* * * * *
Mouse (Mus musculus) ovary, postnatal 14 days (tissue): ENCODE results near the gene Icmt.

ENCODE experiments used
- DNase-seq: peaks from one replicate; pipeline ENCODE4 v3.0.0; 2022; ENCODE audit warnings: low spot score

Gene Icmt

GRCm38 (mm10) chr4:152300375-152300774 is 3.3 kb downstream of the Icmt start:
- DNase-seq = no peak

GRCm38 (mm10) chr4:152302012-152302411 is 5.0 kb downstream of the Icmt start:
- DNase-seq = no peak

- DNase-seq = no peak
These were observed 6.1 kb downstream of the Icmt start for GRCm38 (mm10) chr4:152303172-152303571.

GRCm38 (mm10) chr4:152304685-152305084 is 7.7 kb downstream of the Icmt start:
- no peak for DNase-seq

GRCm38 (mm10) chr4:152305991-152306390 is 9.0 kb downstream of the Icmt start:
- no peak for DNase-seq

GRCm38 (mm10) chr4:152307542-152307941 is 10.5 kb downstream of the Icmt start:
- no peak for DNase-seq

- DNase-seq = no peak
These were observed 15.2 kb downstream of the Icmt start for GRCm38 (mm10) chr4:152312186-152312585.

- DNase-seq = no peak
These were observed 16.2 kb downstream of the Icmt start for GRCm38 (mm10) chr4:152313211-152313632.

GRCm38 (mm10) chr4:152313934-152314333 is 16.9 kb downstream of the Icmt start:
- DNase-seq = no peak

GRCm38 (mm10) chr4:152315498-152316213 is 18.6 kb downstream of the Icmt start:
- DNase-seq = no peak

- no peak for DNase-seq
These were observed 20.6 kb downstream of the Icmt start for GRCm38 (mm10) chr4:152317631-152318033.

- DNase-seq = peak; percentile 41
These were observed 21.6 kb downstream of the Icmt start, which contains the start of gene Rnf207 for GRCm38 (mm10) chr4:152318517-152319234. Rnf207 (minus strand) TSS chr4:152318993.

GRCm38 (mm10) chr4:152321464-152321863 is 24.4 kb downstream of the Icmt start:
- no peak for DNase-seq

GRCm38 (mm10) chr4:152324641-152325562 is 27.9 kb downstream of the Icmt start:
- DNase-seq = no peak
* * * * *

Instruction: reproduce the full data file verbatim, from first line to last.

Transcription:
Mouse (Mus musculus) ovary, postnatal 14 days (tissue): ENCODE results near the gene Icmt.

ENCODE experiments used
- DNase-seq: peaks from one replicate; pipeline ENCODE4 v3.0.0; 2022; ENCODE audit warnings: low spot score

Gene Icmt

GRCm38 (mm10) chr4:152300375-152300774 is 3.3 kb downstream of the Icmt start:
- DNase-seq = no peak

GRCm38 (mm10) chr4:152302012-152302411 is 5.0 kb downstream of the Icmt start:
- DNase-seq = no peak

- DNase-seq = no peak
These were observed 6.1 kb downstream of the Icmt start for GRCm38 (mm10) chr4:152303172-152303571.

GRCm38 (mm10) chr4:152304685-152305084 is 7.7 kb downstream of the Icmt start:
- no peak for DNase-seq

GRCm38 (mm10) chr4:152305991-152306390 is 9.0 kb downstream of the Icmt start:
- no peak for DNase-seq

GRCm38 (mm10) chr4:152307542-152307941 is 10.5 kb downstream of the Icmt start:
- no peak for DNase-seq

- DNase-seq = no peak
These were observed 15.2 kb downstream of the Icmt start for GRCm38 (mm10) chr4:152312186-152312585.

- DNase-seq = no peak
These were observed 16.2 kb downstream of the Icmt start for GRCm38 (mm10) chr4:152313211-152313632.

GRCm38 (mm10) chr4:152313934-152314333 is 16.9 kb downstream of the Icmt start:
- DNase-seq = no peak

GRCm38 (mm10) chr4:152315498-152316213 is 18.6 kb downstream of the Icmt start:
- DNase-seq = no peak

- no peak for DNase-seq
These were observed 20.6 kb downstream of the Icmt start for GRCm38 (mm10) chr4:152317631-152318033.

- DNase-seq = peak; percentile 41
These were observed 21.6 kb downstream of the Icmt start, which contains the start of gene Rnf207 for GRCm38 (mm10) chr4:152318517-152319234. Rnf207 (minus strand) TSS chr4:152318993.

GRCm38 (mm10) chr4:152321464-152321863 is 24.4 kb downstream of the Icmt start:
- no peak for DNase-seq

GRCm38 (mm10) chr4:152324641-152325562 is 27.9 kb downstream of the Icmt start:
- DNase-seq = no peak